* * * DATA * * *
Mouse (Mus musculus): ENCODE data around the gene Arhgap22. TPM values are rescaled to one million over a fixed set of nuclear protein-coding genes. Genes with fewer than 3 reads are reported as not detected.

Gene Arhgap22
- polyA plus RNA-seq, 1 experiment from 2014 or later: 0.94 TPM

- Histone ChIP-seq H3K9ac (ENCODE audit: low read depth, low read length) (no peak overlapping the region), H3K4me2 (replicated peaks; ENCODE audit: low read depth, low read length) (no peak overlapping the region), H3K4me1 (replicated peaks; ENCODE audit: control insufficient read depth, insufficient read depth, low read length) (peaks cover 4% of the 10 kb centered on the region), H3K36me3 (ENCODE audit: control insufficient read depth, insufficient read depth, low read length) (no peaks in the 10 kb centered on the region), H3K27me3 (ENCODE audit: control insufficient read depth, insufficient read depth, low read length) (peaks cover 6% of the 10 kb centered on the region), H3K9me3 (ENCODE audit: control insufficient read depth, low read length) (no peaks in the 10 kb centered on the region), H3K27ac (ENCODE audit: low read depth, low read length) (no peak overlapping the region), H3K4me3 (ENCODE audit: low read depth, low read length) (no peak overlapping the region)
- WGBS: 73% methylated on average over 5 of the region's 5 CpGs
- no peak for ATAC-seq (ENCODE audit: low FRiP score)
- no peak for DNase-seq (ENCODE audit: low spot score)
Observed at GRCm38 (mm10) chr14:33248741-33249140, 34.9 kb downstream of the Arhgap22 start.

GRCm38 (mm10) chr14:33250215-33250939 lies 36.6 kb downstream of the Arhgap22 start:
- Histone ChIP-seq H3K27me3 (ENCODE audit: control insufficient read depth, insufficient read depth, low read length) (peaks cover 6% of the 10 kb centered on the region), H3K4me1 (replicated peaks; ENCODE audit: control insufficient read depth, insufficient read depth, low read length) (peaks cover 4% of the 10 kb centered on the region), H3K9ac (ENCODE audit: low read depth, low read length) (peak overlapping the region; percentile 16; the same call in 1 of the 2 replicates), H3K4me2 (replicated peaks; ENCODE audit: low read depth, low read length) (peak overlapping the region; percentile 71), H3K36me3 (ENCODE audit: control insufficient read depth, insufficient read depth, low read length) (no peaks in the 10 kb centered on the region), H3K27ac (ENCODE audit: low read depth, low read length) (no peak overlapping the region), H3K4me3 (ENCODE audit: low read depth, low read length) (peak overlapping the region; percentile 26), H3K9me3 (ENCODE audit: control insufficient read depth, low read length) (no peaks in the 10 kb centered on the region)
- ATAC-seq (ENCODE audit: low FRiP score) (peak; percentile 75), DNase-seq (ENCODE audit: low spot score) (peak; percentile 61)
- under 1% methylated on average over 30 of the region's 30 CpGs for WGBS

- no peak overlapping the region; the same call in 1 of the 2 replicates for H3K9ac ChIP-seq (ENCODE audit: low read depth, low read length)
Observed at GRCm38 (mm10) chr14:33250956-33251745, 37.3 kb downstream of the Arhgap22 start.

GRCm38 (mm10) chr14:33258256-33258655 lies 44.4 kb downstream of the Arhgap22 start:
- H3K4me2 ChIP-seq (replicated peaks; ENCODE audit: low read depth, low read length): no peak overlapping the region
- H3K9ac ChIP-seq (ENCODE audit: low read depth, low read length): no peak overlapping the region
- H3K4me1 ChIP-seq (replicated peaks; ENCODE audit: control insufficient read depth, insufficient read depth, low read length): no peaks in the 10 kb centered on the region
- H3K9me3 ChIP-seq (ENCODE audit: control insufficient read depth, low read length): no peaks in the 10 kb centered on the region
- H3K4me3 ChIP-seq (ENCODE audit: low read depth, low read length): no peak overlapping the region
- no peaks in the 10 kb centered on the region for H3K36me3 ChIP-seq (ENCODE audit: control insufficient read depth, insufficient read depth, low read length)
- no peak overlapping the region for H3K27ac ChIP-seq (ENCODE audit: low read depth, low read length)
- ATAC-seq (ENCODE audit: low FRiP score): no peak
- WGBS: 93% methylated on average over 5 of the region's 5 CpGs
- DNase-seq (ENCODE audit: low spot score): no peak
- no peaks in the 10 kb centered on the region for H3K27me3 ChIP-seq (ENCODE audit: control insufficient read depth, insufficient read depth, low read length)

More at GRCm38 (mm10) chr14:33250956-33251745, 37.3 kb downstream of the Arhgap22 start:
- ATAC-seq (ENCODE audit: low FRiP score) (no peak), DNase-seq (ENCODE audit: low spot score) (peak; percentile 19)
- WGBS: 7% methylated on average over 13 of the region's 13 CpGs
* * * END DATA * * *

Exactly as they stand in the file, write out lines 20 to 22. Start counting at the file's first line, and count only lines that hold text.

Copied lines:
- H3K4me3 ChIP-seq (ENCODE audit: low read depth, low read length): no peak overlapping the region
- no peaks in the 10 kb centered on the region for H3K36me3 ChIP-seq (ENCODE audit: control insufficient read depth, insufficient read depth, low read length)
- no peak overlapping the region for H3K27ac ChIP-seq (ENCODE audit: low read depth, low read length)